Geron in license deal with Cambrex for distribution of telomeraze-immortalized human cell lines
Geron Corp. in January announced a worldwide license agreement with Cambrex Bio Science Walkersville Inc. under which the Cambrex subsidiary will develop and distribute cell lines that have been immortalized using Geron’s proprietary telomerase technology
MENLO PARK, Calif.—Geron Corp. in January announced a worldwide license agreement with Cambrex Bio Science Walkersville Inc. under which the Cambrex subsidiary will develop and distribute cell lines that have been immortalized using Geron's proprietary telomerase technology.
"We believe that telomerase-immortalized cells could bring significant advantages to the drug screening process. We expect to develop a range of telomerized cell types to meet the needs of our customers," says Dave Eansor, president of Cambrex Bioproducts. "We plan initially to market these cells to our pharmaceutical and biotechnology customers through our specialized sales team that has expertise in high-throughput screening. In addition, telomerized cell systems will be complementary to our Clonetics and Poietics normal human cell systems."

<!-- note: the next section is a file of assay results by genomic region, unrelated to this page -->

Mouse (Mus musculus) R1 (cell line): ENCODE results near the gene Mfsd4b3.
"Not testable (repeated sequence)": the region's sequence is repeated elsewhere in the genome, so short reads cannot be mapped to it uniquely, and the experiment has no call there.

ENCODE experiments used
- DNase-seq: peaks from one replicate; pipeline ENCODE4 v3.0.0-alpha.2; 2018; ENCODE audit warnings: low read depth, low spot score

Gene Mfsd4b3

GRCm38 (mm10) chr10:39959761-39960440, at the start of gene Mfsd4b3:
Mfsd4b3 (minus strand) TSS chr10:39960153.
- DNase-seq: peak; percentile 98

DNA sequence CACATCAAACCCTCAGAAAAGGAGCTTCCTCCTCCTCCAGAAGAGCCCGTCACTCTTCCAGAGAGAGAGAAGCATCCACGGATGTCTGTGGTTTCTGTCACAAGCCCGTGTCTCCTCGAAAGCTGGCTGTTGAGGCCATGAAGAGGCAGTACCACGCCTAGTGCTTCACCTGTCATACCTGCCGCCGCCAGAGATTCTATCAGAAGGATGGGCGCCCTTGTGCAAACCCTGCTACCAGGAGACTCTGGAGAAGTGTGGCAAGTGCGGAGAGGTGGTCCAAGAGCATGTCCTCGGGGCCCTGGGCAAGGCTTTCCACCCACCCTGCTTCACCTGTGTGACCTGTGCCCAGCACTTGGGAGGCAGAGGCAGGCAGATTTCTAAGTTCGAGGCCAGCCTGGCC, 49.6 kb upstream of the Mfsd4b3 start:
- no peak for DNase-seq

Under the terms of the non-exclusive agreement, Cambrex Bio Science will develop telomerized cell lines and associated products such as media. Cambrex Bio Science will provide the telomerized cells under license to customers for life science research, including drug development activities such as toxicity testing and high-throughput screening. Cambrex may also use telomerized cells for custom drug screening services. Geron has retained all rights for the use of telomerized cells in therapeutic applications.
The agreement also provides Cambrex with a research license to study the possible use of telomerized cells for biomanufacturing, along with an option to enter into a license agreement for the use of telomerase in commercial biomanufacturing. Geron will receive an upfront license fee payment and royalties on product sales.
"Numerous published research studies have demonstrated the value of telomerized cells as tools to study particular genes, pathways, or cellular responses to drugs," says David J. Earp, J.D., Ph.D., Geron's senior vice president of business development and chief patent counsel. "We are now seeing a strong interest in the use of these cells for drug discovery within biotechnology and pharmaceutical companies. Cambrex has a well-deserved reputation as the leader in producing and marketing human cell systems to these sectors, and we are very pleased to have entered into this agreement with Cambrex."